LM Wind Power has announced the launch of a project to develop wind turbine blades with flexible tip lengths which have the potential to reduce cost of energy by 8-10%.
The four-year project, led by Danish wind turbine blade manufacturer LM, is supported by the Dutch Ministry of Economic Affairs. It brings together a consortium of partners which includes the Dutch University of Twente and the Energy Research Centre of the Netherlands (ECN).
The energy output of a wind turbine depends on its location in the wind farm as each turbine is subject to different wind conditions (often due to wake effects), explains LM. This means many of the turbines running today are not loaded to their full capacity as typically the turbines installed in the farm are of similar design regardless of their position in the array.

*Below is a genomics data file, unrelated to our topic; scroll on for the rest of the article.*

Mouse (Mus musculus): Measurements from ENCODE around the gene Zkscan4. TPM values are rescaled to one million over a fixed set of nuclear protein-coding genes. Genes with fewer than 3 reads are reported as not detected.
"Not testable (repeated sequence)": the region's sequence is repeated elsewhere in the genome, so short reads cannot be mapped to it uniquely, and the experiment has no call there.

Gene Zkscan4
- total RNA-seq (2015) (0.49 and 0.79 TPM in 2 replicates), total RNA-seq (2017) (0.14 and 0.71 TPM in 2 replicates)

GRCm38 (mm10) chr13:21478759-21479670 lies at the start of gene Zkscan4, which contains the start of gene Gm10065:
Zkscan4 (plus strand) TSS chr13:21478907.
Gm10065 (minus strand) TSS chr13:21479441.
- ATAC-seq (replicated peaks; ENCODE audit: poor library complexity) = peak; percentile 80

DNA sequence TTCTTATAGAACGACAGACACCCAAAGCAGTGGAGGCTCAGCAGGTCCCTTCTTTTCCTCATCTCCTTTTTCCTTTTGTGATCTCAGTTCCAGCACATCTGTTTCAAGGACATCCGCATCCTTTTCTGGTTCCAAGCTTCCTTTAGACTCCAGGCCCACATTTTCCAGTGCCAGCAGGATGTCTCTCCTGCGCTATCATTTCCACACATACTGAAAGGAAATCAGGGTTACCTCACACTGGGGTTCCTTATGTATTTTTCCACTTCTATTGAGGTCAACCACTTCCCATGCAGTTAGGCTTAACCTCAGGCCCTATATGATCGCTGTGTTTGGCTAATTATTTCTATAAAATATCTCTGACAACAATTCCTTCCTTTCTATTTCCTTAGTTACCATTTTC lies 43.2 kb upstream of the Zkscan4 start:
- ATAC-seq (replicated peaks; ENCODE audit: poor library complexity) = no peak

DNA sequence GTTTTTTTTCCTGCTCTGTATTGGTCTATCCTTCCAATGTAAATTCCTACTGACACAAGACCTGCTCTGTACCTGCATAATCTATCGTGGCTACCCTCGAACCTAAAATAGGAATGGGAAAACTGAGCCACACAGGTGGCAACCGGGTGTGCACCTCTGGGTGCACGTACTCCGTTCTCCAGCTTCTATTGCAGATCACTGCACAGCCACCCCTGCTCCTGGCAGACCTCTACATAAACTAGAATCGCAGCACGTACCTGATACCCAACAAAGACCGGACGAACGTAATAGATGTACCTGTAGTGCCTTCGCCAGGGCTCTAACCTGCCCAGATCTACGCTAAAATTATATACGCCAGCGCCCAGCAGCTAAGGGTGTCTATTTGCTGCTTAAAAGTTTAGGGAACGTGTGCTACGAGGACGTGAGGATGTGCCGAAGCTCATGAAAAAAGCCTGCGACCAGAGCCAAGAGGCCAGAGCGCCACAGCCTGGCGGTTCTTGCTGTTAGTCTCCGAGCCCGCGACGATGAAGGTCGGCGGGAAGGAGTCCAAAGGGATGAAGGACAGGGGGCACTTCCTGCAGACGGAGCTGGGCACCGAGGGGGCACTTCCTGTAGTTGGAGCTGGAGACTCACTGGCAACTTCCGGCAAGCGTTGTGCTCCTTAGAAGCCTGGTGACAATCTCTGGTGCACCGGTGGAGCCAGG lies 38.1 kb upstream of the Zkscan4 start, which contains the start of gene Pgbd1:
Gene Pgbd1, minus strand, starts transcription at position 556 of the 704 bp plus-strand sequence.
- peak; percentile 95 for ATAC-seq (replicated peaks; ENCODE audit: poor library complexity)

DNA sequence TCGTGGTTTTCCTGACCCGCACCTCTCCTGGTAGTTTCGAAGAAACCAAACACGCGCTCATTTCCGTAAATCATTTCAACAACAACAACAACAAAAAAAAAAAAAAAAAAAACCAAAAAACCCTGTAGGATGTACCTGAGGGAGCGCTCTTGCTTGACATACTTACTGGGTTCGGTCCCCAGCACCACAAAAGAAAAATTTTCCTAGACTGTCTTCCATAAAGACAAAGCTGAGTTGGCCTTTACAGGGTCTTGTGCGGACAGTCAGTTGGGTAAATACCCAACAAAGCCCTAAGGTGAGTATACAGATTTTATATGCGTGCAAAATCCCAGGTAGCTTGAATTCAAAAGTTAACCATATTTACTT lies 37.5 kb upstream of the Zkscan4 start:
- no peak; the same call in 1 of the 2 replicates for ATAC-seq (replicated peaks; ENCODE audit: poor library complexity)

This project will aim to optimise individual wind turbines to their maximum performance by extending the rotor diameter with variable tip lengths.
The blade concept is based on a standard blade part with variable tip lengths. LM says it builds on an existing composite blade design, but uses an assembly process which leads to a permanent assembly of the two blade parts, adding minimal weight.
The result is a larger rotor blade that increases annual energy production significantly for a relatively small investment.
The flexible tips are expected to be manufactured separately, which enables the use of specific techniques and a one-shot manufacturing technology while providing economies of scale. Assembly is expected to be done on or near site.
The project consortium believes offshore wind will benefit most from the concept as the improved performance resulting from the blade length optimisation will see a quicker pay-back at sea.
The new rotor blade will be a universal solution that can be adapted to various turbines and applied in every wind farm.